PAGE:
Aeromobil flying car prototype gets off the ground for the first time


October 17, 2013

The Aeromobil flying car designed by Stefan Klein takes to the skies for the first time

The Aeromobil flying car designed by Stefan Klein takes to the skies for the first time

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There is a saying in flying: “If it looks good, it will fly well.” Stefan Klein, a designer from the Slovak Republic, has announced the first flight of his Aeromobil Version 2.5, a flying car prototype he has been developing over the last 20 years. This vehicle is a strikingly beautiful design with folding wings and a propeller in the tail. But will its flight capabilities match its looks?

The Aeromobil V2.5 is a propeller-driven aircraft that also functions as an automobile – or you can think of it it a car with lofty aspirations. The aviation aspects seem to be prominent in the design, with a streamlined cockpit, super light weight, and sleek tail fins in the back. Propulsion is provided by a 100 hp Rotax 912 water cooled engine mounted behind the seats, with drive shafts leading both aft to the propeller and forward to the two front wheels for driving.

This project is not the only flying car around. There is also the US-based Terrafugia, which folds up its wings vertically on the sides of the vehicle. There is also a Dutch design called the PAL-V, where the ground vehicle is a three wheeled tilting motorcycle that turns into a gyrocopter at the airport.

When the Automobil is a car, the wings are folded straight back along the fuselage and the engine drives the front wheels, while the small back wheels support the tail. There seems to be very little structure, and the entire vehicle weighs just 980 lb (450 kg) empty of fuel and passengers. There is room for two people in the very snug cockpit, and there are two steering wheels, mounted one inside the other in front of the driver/pilot. The larger wheel is for driving on the ground, and the smaller wheel is used for flying.

As shown in the video below, when the Aeromobil gets to the airport, the driver/pilot pushes a button and the wings fold out for a wingspan of 8.2 m (27 ft), which is comparable to other light sport aircraft of similar weight and power. The large flaps (moveable surfaces on the trailing edge of the wing) in this prototype flip over the wing and hang down to add lift for takeoff with the entire wing also tilting up a few degrees to assume the proper angle to the wind for takeoff.

The driver switches the gearbox to send power back to the propeller that is mounted at the very end of the vehicle between the two vertical tails. The Aeromobil then takes to the runway and accelerates for takeoff. In the video the airplane stays near the runway, as you would expect with a first flight. The airplane mode of the Aeromobil would have a top speed of 200 kph (124 mph) and a range of over 700 km (430 miles).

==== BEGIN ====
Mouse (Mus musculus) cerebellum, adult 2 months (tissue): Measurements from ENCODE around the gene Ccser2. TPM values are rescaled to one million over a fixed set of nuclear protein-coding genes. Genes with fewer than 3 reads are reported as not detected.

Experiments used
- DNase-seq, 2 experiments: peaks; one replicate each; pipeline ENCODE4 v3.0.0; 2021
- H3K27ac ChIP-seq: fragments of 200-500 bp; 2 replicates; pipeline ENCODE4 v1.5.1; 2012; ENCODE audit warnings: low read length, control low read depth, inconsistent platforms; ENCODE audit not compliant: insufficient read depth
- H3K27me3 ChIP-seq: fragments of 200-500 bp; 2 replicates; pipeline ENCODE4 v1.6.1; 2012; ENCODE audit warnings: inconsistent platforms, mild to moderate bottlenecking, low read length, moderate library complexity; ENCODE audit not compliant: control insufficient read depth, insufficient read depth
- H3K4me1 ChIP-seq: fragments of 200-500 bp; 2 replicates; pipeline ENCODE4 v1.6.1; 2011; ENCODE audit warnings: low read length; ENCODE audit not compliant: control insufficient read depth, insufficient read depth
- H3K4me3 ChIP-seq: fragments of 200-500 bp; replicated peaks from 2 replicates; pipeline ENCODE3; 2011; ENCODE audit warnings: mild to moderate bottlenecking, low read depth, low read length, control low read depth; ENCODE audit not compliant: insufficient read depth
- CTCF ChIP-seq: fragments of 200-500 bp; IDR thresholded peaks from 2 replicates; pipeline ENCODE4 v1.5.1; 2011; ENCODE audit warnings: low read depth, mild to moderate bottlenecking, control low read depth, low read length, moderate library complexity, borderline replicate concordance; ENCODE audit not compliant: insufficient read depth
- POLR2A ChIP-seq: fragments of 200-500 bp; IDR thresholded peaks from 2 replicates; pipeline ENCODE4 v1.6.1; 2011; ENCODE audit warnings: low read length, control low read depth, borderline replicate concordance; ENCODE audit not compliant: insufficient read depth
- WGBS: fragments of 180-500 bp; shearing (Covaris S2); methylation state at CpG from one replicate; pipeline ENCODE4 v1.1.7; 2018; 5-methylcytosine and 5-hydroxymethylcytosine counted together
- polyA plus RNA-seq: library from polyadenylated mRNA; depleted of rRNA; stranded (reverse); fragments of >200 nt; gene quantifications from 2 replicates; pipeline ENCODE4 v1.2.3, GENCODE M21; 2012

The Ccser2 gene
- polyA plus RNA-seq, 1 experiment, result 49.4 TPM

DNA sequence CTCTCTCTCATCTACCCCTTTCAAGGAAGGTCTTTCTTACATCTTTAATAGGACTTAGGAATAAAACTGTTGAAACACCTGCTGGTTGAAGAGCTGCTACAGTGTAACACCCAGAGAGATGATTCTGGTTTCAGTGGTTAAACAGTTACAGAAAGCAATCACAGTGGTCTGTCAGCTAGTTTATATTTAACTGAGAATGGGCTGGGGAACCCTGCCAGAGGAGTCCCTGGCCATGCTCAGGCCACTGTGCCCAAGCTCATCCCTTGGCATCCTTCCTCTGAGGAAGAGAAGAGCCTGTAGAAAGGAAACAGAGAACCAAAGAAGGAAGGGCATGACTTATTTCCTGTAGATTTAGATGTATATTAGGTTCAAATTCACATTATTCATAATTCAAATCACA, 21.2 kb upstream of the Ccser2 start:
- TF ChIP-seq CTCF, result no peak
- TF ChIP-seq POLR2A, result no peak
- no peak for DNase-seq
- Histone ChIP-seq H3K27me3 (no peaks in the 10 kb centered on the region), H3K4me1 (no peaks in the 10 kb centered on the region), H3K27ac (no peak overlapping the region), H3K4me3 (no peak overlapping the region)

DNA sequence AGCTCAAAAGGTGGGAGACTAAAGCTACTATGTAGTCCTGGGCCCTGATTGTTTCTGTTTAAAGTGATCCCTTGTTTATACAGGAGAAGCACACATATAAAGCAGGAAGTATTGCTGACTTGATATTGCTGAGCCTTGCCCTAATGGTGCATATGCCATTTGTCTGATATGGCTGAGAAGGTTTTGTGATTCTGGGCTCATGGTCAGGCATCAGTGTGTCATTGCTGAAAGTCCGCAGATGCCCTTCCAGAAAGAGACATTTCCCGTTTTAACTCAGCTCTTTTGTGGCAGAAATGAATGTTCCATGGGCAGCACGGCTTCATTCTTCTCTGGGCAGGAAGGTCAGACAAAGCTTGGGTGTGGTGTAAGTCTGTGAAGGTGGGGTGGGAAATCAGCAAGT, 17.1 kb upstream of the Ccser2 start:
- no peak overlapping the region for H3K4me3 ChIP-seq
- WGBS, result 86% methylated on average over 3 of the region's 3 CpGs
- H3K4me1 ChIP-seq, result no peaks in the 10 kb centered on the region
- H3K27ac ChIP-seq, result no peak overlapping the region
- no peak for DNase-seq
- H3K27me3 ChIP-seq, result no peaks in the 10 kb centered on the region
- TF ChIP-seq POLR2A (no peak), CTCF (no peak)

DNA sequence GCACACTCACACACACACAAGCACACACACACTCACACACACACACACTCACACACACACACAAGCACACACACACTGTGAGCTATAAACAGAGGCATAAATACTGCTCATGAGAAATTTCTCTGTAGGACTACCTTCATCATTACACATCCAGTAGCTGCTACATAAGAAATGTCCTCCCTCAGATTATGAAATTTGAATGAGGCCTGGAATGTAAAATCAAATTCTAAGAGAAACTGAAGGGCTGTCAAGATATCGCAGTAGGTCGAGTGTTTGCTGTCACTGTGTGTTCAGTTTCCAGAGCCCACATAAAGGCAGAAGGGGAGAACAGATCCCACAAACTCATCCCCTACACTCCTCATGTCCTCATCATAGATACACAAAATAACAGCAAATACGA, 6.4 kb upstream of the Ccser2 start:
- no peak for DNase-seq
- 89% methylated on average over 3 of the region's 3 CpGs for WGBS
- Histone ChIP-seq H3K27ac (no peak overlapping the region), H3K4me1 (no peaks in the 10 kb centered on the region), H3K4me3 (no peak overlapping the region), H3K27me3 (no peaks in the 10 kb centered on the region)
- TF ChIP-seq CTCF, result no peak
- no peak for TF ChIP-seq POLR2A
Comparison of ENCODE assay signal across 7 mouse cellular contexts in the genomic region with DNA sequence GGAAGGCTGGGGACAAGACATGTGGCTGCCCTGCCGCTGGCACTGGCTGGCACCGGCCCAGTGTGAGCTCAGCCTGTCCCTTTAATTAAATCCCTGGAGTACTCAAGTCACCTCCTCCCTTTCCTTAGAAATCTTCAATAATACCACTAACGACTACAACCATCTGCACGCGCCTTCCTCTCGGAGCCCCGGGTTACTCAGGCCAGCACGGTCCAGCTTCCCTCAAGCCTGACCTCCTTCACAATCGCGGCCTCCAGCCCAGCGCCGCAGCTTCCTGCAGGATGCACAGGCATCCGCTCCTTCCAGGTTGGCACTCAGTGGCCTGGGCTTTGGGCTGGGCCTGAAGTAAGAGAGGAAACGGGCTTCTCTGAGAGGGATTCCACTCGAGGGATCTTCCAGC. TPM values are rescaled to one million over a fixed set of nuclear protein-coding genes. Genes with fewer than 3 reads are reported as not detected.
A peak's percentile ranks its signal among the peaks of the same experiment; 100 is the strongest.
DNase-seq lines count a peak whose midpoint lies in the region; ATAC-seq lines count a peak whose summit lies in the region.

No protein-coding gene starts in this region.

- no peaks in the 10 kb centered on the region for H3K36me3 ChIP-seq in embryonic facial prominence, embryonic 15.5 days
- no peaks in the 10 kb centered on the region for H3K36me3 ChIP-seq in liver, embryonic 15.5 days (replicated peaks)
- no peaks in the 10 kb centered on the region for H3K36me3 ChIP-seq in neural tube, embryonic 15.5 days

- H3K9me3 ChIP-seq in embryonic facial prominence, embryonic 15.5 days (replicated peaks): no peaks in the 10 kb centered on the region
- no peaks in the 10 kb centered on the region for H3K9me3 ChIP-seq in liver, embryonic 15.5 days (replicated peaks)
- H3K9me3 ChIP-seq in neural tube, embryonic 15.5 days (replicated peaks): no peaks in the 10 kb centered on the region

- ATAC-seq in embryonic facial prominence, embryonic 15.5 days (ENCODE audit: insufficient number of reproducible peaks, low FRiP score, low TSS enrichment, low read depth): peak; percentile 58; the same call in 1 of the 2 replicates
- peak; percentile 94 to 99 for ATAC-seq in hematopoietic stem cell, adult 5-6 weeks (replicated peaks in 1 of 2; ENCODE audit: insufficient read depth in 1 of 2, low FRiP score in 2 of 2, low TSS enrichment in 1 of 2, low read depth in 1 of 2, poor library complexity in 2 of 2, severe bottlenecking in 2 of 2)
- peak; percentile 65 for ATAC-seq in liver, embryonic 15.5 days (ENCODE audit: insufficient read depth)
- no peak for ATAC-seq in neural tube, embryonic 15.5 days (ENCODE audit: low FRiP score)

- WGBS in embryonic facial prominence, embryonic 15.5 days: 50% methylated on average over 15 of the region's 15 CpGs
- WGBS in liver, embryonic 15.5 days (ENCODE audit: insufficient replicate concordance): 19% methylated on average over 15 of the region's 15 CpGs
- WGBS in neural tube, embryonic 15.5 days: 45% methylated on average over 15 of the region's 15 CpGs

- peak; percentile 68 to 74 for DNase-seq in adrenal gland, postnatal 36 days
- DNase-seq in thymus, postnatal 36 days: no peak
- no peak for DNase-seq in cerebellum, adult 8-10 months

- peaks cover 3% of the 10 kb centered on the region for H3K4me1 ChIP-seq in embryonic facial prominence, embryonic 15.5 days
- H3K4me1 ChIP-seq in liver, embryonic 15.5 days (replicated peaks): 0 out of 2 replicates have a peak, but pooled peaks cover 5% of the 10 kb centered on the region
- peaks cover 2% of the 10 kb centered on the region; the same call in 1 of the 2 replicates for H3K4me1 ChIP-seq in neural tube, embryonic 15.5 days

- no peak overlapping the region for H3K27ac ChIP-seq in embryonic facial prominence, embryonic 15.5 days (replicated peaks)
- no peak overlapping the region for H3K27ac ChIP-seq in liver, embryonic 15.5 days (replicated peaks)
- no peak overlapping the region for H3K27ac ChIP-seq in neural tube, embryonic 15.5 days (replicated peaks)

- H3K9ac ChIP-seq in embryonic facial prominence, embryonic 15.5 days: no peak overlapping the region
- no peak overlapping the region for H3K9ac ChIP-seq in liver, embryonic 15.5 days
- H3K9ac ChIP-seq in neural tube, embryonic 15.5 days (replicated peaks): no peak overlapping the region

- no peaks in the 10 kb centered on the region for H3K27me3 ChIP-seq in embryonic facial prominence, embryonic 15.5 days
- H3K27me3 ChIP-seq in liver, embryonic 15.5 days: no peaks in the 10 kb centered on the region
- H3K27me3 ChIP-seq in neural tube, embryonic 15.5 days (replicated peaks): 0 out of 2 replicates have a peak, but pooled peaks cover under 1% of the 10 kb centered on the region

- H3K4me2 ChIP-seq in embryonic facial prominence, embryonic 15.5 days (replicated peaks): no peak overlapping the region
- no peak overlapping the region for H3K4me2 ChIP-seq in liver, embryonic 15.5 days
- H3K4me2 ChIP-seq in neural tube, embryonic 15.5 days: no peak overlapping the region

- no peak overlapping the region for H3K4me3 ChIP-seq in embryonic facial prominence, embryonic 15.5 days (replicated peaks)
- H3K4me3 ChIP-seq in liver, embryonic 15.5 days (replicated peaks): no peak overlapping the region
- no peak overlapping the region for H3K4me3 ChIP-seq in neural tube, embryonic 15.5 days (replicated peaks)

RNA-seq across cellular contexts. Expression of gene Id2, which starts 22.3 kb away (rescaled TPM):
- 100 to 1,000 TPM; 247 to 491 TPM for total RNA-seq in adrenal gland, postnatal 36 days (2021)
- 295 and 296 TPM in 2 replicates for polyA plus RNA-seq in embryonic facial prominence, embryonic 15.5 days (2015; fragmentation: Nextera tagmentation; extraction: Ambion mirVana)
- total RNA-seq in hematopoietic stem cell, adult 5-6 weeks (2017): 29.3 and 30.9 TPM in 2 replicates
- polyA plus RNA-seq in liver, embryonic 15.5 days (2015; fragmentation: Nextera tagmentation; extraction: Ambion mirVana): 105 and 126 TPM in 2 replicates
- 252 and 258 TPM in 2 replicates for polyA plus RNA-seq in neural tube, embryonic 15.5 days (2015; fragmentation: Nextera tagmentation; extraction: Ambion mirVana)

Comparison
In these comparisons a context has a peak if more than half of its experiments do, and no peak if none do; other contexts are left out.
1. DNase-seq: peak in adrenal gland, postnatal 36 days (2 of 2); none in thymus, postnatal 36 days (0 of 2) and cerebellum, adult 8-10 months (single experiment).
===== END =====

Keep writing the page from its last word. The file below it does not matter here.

Klein says that in car mode the Aeromobil fits into a standard parking space and can be refueled at the same gas station as all the other cars – in other words, it does not require special aviation fuel like most aircraft. The flying car is extremely lightweight, coming in at less than half the weight of a compact car like the Ford Fiesta, which weighs 1,041 kg (2295 lbs). The structure is a steel tube frame with a carbon fiber composite shell, a configuration familiar to fans of racing cars.

The Aeromobil is a prototype intended to demonstrate to investors that the concept is viable. Klein is now shopping this striking flying vehicle to potential manufacturers and investors in order to make it a reality. Once such a deal is struck, he estimates that it would take two additional years to get certification for the Aeromobil to go into production, presumably under the existing Light Sport Aircraft rules.

Over the twenty year gestation of this flying car concept, Klien has created four different versions of his dream. The first version did not have folding wings at all, but was a boxy canard (tail first) design with tall wheels. The next versions featured the signature folding wings, but different tail configurations. Version 2.0 had an inverted V-shaped tail and this last version 2.5 was the first with two vertical tail fins enclosing the wheels. His web site shows drawings for Version 3.0.

Klein has a very interesting background, with degrees both in mechanical engineering, and in fine arts. He originally wanted to be a sculptor, but received his engineering degree first. He later studied design at the Academy of Fine Arts in Bratislava, the Slovak Republic and became the head of the Department of Transport Design at that school. As a professional, he worked on car designs for Audi, BMW, and Volkswagen, and won a national design award for a three-wheeled electric scooter, which he still drives to work each day.